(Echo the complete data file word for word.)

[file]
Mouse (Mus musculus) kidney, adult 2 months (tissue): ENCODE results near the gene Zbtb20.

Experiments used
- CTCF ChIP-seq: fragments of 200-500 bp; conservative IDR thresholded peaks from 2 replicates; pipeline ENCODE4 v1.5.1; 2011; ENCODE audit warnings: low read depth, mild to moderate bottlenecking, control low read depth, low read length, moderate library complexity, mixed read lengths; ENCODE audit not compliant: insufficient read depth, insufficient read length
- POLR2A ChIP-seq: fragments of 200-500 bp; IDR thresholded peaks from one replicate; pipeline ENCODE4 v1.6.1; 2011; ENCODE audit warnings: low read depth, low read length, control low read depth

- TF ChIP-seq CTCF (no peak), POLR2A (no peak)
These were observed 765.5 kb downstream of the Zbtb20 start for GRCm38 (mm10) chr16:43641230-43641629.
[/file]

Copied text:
Mouse (Mus musculus) kidney, adult 2 months (tissue): ENCODE results near the gene Zbtb20.

Experiments used
- CTCF ChIP-seq: fragments of 200-500 bp; conservative IDR thresholded peaks from 2 replicates; pipeline ENCODE4 v1.5.1; 2011; ENCODE audit warnings: low read depth, mild to moderate bottlenecking, control low read depth, low read length, moderate library complexity, mixed read lengths; ENCODE audit not compliant: insufficient read depth, insufficient read length
- POLR2A ChIP-seq: fragments of 200-500 bp; IDR thresholded peaks from one replicate; pipeline ENCODE4 v1.6.1; 2011; ENCODE audit warnings: low read depth, low read length, control low read depth

- TF ChIP-seq CTCF (no peak), POLR2A (no peak)
These were observed 765.5 kb downstream of the Zbtb20 start for GRCm38 (mm10) chr16:43641230-43641629.